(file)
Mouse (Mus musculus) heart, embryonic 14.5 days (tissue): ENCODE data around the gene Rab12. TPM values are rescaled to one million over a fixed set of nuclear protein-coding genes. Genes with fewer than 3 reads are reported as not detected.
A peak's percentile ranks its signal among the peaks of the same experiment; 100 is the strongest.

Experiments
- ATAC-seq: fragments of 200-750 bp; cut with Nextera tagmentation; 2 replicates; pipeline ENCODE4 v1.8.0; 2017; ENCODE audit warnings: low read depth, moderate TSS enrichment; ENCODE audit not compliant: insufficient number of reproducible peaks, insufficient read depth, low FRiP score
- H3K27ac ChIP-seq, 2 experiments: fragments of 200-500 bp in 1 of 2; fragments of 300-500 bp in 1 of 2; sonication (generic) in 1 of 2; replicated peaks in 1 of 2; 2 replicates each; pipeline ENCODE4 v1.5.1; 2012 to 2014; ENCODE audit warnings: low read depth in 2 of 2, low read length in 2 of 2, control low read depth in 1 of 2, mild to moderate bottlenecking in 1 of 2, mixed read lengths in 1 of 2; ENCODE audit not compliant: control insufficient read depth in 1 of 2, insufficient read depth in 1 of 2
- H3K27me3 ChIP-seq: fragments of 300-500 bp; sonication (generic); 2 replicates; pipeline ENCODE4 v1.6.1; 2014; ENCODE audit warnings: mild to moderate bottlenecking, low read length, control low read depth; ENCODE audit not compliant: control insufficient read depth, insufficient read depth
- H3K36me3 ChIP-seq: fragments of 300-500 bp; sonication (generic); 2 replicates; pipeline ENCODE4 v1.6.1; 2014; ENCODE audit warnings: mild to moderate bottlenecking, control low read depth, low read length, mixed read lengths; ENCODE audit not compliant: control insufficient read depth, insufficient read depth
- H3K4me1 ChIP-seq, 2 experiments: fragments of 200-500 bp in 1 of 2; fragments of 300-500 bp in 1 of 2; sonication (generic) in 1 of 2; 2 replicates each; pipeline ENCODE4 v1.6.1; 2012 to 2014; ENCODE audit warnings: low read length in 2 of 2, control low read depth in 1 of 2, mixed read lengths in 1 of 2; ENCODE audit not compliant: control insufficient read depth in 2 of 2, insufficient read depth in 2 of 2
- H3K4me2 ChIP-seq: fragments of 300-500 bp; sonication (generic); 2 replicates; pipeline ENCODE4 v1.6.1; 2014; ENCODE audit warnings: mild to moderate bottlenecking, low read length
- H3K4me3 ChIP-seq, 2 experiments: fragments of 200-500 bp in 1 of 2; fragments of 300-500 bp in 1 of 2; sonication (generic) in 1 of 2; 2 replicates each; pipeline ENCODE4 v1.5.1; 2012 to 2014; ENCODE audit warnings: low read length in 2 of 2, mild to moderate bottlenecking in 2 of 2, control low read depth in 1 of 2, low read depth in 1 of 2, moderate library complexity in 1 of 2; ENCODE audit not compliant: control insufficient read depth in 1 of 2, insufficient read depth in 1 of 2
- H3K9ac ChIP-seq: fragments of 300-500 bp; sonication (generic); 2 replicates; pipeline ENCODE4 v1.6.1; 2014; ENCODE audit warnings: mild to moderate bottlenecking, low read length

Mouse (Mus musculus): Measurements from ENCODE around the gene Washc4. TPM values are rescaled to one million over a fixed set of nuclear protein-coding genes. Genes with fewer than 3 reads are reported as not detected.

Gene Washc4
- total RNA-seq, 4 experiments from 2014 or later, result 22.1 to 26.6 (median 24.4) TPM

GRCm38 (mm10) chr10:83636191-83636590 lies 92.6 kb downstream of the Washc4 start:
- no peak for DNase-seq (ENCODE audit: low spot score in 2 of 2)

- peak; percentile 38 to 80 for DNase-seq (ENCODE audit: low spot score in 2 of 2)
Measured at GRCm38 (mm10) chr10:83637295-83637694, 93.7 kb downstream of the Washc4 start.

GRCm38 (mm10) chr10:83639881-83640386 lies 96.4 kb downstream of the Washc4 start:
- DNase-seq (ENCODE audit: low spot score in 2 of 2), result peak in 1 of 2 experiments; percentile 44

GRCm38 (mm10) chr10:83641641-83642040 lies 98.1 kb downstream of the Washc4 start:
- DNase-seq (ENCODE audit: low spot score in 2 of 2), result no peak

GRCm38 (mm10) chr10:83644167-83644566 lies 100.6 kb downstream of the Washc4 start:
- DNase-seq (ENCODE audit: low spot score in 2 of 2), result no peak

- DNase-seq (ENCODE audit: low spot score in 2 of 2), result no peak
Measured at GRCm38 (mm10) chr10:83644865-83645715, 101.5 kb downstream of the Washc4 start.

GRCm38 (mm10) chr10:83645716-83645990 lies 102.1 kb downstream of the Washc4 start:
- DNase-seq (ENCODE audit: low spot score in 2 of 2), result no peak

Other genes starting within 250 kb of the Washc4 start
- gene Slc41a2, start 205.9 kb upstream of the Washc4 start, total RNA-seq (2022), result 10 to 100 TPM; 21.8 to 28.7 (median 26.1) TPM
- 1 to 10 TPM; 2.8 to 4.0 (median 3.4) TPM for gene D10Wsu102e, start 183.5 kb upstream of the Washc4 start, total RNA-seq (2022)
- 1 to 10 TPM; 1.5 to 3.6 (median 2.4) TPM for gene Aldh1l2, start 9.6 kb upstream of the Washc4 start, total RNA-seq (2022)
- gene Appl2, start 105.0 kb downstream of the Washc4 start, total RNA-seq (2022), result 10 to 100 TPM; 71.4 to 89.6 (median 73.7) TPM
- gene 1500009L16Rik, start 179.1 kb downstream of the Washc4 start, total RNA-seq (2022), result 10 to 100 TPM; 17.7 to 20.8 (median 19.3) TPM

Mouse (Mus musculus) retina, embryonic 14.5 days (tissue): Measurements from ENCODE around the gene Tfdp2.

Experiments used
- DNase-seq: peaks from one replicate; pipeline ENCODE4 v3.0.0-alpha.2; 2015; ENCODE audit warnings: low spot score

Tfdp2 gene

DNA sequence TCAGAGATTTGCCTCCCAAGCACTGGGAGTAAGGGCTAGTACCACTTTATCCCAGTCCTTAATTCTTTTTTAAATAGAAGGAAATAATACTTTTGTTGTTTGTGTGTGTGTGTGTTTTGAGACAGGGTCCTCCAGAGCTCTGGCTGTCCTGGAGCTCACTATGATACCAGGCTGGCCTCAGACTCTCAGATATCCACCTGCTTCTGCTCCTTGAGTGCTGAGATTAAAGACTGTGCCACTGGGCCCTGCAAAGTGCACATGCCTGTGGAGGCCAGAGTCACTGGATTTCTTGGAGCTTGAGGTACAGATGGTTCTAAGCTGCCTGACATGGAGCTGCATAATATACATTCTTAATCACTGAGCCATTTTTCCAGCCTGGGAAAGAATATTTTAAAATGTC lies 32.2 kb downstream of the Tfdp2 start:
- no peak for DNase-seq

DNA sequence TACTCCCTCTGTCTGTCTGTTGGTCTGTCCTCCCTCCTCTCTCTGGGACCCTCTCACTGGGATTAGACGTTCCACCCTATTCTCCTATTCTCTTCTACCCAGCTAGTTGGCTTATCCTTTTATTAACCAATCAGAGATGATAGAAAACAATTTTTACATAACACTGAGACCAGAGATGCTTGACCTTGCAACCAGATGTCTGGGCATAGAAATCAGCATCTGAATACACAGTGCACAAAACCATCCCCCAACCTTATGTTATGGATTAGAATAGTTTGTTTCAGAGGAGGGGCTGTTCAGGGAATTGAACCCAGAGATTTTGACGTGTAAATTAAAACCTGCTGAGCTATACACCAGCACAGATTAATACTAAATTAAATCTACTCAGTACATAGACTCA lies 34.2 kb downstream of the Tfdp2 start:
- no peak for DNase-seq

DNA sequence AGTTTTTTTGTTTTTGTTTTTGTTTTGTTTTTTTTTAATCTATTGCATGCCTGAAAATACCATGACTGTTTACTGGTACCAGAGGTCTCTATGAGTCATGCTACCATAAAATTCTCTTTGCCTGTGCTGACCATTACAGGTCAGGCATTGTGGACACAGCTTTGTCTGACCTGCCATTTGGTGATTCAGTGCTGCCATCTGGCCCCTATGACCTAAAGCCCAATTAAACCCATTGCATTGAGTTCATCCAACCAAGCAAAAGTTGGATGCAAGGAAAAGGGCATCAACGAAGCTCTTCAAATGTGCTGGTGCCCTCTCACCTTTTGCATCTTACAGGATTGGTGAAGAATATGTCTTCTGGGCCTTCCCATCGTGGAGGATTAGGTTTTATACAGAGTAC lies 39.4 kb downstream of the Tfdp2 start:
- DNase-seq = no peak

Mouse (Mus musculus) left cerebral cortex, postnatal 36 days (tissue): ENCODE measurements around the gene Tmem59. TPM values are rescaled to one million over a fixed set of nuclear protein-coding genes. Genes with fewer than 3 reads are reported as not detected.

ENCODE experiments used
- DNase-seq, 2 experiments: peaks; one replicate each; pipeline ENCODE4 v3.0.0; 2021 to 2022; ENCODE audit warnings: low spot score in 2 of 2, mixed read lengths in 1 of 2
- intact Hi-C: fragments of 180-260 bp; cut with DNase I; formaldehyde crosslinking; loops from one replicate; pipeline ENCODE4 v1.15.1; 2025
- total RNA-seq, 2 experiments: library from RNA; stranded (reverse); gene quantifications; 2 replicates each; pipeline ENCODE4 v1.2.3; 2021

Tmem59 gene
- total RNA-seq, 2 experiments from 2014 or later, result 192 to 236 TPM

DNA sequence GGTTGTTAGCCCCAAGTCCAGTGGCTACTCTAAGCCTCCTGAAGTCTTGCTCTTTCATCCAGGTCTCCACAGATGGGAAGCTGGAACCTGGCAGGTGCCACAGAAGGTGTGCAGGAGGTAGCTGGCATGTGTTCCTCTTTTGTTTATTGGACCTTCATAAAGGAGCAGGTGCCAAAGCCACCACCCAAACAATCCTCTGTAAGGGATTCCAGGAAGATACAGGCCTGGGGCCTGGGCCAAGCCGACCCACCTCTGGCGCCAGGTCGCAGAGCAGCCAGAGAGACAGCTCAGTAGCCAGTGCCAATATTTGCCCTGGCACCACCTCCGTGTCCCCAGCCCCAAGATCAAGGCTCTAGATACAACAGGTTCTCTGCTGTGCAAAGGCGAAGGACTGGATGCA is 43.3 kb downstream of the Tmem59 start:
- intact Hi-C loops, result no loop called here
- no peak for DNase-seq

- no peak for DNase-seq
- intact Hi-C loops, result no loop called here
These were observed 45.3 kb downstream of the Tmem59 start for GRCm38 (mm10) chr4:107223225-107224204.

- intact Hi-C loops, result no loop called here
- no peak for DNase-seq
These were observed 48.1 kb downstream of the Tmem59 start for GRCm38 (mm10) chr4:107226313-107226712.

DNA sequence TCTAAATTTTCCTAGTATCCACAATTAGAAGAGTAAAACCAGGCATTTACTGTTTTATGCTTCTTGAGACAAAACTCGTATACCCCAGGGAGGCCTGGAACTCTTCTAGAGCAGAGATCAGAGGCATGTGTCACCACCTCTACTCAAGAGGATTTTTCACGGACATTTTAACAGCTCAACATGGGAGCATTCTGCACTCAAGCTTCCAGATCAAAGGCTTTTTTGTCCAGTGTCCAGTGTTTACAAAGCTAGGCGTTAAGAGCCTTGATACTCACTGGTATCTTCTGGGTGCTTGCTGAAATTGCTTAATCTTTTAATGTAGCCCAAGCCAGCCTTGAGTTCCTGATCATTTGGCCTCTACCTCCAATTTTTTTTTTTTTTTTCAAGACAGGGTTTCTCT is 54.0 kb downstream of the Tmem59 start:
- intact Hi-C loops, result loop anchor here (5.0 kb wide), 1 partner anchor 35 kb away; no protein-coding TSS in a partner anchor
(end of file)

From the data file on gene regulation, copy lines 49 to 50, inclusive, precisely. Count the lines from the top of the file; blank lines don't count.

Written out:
- total RNA-seq, 2 experiments: library from RNA; stranded (reverse); gene quantifications; 2 replicates each; pipeline ENCODE4 v1.2.3; 2021

Tmem59 gene